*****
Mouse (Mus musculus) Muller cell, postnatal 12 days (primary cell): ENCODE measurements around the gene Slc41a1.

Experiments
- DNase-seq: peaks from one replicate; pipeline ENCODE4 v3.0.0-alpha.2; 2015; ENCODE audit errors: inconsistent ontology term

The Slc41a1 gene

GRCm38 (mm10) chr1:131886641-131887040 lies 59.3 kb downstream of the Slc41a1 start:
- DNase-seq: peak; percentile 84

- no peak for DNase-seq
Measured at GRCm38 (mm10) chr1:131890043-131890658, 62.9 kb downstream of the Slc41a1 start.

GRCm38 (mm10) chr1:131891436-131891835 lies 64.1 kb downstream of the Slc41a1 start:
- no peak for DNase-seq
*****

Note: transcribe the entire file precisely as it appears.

Mouse (Mus musculus) Muller cell, postnatal 12 days (primary cell): ENCODE measurements around the gene Slc41a1.

Experiments
- DNase-seq: peaks from one replicate; pipeline ENCODE4 v3.0.0-alpha.2; 2015; ENCODE audit errors: inconsistent ontology term

The Slc41a1 gene

GRCm38 (mm10) chr1:131886641-131887040 lies 59.3 kb downstream of the Slc41a1 start:
- DNase-seq: peak; percentile 84

- no peak for DNase-seq
Measured at GRCm38 (mm10) chr1:131890043-131890658, 62.9 kb downstream of the Slc41a1 start.

GRCm38 (mm10) chr1:131891436-131891835 lies 64.1 kb downstream of the Slc41a1 start:
- no peak for DNase-seq